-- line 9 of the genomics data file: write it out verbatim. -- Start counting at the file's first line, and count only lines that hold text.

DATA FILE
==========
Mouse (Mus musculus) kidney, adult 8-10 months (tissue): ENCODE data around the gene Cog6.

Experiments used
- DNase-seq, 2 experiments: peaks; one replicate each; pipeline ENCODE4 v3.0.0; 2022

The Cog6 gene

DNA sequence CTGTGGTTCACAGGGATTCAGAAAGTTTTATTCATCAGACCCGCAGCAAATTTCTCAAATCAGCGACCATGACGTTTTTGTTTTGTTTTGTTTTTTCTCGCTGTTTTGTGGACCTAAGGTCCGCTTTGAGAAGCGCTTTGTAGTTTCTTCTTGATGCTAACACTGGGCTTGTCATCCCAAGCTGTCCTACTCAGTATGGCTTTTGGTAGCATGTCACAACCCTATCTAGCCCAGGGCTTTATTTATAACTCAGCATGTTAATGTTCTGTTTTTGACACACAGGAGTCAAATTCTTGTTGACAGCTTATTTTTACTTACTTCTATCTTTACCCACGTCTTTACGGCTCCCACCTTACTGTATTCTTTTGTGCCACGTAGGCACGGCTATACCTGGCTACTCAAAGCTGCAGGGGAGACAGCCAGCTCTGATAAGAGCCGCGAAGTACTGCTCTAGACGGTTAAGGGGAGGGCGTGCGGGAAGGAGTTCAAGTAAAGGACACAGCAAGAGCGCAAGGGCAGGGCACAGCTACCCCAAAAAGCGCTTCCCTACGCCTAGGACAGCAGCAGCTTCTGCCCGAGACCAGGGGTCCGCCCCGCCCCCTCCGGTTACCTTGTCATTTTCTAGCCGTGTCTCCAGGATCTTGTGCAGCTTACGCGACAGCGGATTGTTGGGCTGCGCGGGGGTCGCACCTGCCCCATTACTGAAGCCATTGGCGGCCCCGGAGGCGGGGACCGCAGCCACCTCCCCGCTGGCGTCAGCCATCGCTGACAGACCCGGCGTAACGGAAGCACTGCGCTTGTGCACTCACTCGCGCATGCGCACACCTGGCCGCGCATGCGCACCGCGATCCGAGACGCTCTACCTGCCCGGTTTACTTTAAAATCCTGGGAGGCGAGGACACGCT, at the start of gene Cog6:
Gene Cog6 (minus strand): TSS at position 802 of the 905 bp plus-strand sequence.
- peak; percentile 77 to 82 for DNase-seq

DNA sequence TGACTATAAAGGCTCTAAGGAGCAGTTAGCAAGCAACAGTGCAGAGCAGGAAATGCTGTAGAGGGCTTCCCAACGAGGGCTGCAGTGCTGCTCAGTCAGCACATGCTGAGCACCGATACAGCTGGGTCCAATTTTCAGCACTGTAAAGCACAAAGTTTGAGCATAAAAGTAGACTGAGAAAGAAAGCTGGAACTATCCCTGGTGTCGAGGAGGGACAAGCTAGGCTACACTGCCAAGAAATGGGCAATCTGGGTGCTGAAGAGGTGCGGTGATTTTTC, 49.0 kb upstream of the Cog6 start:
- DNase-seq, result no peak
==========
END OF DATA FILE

- DNase-seq, result no peak